1. Too many prohibited characters in a file name.
    2. Horrible font rendering (if you use any font other than the approved MS fonts, you get horrible letter distortion).
    3. Menus tied to apps. It forces me to have document windows larger than I need them to be just to see all the menu/buttons, etc.
    4. Poor extended character support. If I want to insert a trademark symbol, or a copyright symbol, or an em dash, it's a pain.
    5. Too much 8.3. Still. After 15 years, it's STILL called winword.exe. Seriously, Microsoft? Microsoft's love affair with 8.3 file names is the whole reason we got the Start Menu in the first place, because the Programs menu is filled with 8.3 file names that are essentially non-human readable.
    6. Closing the last document window quits the app. That means I have to have at least one document open, even if I have nothing in it, just to keep the app going, otherwise, I have to launch it again.
    7. Path name limitations. If you have really deeply nested folders with long filenames, it can play havoc when you try to delete a file or access it with another program. It doesn't happen often, but when I get Path is too long, cannot move to the recycle bin and similar error messages, it's a major annoyance.
    8. Forced restarts. When an update happens and I get a message every few minutes telling me I need to restart and asking if I want to do it later. Ugh.

    There are others, but this isn't about dissing Windows. Lots of people love it. More power to them. I put those up to let you know why I find Windows annoying and to show you I'm honestly curious as to what you find a tedious chore about OS X.

    Oh, and if you mention accessing and working with network shares, I will raise my hand and shout out a loud Amen, brother!
    • Some points, yes. Others, not so much.

      Several of your points, I either agree with or have had no encounters with the aspect -- there are a few on which I would like to comment.
      8. Forced restarts -- true, but I often go for weeks without needing a forced restart. Occasionally they happen at night -- the evidence is that I have been logged out and need to log in again.
      7. Maybe so, I have some stuff buried 10 directories deep and have never had an issue with this.
      5. 8.3 names -- each OS has a method, some are more obvious than others.
      4. Extended character support -- you can assign a key combination to the ones you use often. I use ctl-o for the degree symbol, default has (c) assigned to the copyright symbol, type the character combo and it will be changed to the desired symbol. If this is a hassle for you, I cannot argue -- it is not for me.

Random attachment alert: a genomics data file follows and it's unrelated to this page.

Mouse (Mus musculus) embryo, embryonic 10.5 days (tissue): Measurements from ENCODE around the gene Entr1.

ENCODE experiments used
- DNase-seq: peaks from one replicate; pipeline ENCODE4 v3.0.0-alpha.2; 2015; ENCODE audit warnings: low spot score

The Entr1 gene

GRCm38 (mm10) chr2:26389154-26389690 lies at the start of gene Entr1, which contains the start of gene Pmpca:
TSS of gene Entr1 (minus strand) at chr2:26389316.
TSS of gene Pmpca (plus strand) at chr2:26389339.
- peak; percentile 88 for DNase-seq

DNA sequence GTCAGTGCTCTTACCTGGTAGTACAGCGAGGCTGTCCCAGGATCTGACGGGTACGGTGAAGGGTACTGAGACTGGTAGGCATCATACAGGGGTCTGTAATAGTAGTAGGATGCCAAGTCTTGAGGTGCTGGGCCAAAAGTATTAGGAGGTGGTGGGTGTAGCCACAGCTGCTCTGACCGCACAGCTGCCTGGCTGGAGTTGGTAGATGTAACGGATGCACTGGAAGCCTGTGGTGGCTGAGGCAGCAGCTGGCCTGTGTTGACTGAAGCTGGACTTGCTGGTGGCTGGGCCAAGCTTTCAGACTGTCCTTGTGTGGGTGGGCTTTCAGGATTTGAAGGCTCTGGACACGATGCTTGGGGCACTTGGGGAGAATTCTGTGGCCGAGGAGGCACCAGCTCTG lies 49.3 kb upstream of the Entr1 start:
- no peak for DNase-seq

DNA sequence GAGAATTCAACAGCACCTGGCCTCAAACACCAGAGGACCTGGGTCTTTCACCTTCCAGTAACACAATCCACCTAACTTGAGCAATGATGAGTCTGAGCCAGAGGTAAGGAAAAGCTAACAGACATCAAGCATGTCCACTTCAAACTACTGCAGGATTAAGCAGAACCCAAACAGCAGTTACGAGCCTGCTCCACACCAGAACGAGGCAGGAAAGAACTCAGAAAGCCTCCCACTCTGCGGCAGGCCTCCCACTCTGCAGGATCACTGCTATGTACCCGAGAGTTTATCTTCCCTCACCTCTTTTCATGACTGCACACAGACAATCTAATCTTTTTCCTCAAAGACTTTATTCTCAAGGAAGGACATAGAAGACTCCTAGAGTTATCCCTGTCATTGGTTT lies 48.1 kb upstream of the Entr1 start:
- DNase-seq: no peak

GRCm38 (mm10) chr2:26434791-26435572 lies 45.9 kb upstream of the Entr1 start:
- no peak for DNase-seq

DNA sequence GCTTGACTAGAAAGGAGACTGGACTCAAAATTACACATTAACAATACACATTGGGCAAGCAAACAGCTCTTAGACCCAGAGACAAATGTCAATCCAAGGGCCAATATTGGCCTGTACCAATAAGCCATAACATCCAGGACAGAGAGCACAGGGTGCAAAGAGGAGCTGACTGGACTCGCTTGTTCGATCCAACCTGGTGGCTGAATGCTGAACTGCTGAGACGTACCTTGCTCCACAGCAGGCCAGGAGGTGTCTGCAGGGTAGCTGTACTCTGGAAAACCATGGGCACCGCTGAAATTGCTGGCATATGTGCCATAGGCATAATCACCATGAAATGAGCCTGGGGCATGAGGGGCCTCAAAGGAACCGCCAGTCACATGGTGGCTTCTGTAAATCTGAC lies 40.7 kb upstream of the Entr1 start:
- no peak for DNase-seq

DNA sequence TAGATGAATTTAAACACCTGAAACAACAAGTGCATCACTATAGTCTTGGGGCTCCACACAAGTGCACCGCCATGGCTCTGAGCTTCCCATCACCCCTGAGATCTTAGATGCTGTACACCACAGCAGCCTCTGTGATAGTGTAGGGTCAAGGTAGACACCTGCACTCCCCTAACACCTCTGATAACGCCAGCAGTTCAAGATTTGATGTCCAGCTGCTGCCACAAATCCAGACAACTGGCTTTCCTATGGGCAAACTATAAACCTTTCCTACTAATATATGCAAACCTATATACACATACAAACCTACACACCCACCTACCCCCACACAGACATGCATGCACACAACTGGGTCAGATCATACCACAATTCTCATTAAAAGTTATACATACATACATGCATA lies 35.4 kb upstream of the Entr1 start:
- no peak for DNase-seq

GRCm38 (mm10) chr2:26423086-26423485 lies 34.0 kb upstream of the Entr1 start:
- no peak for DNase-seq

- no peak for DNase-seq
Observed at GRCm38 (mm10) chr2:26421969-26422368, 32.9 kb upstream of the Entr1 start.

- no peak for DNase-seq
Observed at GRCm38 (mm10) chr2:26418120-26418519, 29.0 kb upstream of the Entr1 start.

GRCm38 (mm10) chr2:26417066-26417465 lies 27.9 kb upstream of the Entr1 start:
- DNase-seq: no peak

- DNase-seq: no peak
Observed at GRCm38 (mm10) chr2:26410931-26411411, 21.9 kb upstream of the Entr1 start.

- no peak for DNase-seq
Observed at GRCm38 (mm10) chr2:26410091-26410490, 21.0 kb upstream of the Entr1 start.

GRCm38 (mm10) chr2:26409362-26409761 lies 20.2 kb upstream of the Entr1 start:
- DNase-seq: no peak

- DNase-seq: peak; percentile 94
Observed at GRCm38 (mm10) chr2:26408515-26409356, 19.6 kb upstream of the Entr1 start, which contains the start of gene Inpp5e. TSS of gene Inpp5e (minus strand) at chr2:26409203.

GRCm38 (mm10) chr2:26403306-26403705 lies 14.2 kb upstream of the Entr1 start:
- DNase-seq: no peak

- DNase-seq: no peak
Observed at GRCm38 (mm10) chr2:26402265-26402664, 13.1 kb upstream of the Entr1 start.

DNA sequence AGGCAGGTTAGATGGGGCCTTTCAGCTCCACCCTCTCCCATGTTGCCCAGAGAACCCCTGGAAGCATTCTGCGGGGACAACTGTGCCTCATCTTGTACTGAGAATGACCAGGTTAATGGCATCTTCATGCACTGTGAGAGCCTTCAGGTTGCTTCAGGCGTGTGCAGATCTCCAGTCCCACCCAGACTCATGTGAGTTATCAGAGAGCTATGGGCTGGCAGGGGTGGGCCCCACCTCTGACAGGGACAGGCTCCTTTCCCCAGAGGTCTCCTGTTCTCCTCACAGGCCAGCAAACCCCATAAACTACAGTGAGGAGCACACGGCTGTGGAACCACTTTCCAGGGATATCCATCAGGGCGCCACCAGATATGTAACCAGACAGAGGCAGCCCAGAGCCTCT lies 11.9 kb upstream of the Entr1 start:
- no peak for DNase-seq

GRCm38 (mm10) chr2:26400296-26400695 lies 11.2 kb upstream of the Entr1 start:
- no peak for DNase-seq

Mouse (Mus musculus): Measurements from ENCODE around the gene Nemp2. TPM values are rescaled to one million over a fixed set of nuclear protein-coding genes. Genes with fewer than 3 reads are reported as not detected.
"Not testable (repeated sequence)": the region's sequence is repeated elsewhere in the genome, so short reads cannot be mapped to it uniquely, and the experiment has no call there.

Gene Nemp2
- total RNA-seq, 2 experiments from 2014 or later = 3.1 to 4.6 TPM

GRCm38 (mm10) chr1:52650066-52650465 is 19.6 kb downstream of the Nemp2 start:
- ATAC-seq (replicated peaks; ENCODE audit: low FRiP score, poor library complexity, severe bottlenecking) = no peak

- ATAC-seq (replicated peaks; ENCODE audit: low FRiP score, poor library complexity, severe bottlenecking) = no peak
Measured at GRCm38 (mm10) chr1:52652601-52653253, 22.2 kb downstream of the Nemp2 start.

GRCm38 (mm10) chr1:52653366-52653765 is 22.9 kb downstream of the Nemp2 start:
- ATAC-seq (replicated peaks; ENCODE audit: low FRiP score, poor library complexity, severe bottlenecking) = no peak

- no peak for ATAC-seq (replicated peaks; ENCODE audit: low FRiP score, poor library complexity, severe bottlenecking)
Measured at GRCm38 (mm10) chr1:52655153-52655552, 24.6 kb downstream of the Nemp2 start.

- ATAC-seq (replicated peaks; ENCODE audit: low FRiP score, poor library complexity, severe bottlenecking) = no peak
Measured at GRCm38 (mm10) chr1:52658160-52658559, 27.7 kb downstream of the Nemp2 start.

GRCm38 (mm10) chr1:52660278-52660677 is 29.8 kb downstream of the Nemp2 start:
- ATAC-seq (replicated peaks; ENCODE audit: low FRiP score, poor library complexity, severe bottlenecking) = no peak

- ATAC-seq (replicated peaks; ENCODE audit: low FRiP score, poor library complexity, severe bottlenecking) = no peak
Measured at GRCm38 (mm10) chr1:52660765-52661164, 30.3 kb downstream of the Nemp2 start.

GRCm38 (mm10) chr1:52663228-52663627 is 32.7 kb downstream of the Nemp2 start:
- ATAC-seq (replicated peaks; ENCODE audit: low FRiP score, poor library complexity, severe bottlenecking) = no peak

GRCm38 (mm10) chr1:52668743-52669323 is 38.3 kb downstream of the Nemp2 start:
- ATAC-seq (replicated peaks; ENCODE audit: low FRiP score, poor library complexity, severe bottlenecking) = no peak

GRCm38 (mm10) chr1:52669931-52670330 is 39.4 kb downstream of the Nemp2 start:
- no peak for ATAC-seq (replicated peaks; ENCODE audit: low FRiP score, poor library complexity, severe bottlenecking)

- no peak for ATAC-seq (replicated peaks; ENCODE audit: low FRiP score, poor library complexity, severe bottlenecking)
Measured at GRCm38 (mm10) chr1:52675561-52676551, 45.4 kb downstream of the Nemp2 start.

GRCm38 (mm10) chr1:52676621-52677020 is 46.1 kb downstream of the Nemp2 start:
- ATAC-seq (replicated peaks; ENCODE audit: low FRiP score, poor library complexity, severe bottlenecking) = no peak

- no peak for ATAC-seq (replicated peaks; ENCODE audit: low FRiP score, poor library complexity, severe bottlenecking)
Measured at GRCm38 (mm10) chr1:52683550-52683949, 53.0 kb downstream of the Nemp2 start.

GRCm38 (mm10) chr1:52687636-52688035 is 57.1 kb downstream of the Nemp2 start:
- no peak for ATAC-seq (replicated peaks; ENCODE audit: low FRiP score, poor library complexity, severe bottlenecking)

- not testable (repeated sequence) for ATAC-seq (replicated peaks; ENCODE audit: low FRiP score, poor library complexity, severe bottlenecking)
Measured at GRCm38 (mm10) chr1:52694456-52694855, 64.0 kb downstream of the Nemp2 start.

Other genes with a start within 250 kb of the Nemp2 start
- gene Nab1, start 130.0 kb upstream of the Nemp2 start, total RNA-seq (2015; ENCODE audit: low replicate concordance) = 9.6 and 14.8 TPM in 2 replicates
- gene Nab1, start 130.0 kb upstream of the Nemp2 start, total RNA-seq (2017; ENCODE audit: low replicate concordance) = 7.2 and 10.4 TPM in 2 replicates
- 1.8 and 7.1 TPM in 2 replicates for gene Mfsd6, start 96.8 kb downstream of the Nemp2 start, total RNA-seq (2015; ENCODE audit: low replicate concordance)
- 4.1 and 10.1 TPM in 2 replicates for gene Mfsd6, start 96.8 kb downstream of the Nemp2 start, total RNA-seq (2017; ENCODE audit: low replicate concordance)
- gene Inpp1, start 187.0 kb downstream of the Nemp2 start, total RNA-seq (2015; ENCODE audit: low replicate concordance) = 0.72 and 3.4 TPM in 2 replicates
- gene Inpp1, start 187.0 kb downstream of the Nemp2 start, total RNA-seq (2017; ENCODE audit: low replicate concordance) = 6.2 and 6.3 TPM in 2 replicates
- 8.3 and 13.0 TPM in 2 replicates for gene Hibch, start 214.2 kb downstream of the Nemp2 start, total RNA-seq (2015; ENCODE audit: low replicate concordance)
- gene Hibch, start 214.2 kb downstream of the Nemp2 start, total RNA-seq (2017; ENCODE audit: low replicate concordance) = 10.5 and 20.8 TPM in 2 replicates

On your mention of "Horrible font rendering", I am curious as to what font or fonts is/are giving you difficulty. I have never installed a font and have over 1,100 available from which to choose. I find it difficult to fathom a need for another font. I would like, however, to have a nice sans-serif mono-spaced font however and not have to look at Courier.

      I disagree with one of your comments.
      6. "Closing the last document quits the app" This is not true as a Windows characteristic. For example, if you close the last document in Word or Excel you get a gray screen within the application. You can then open a document from within the app, select a new document or not as you prefer. If you have trouble with this, I suggest it is not a Windows feature but one of the particular application that you are using. I suspect some applications behave this way, however it is not a Windows behavior.

      Several of the things you mention, just do not bother me. It is certainly your prerogative to feel annoyed by them.

      I do not feel Windows is the ultimate OS by far. I use it on my workhorse PCs. Network connections are no big problem. I do tend to use the DOS prompt method of setting up permanent ones however.

      I also use Apple's OS on some of my devices. When there is trouble, an app will just close with no message. I have no idea what is wrong nor how to fix it. I will try a hard power down and restart and hope. Sometimes it works.

      Unix (and flavors) is nice in many ways. I do not feel it is quite finished yet. It has potential and may be done someday.

      Happy computing.
      • You have to understand baggins's intention

        His boss at apple marketing perceived an apple insult in the article and dispatched baggins to deflect the conversation to one about how much Windows sucks. The biggest clue?

        "this isn't about dissing Windows."

        Defensive much?
        • You opinions on what my motives may or may not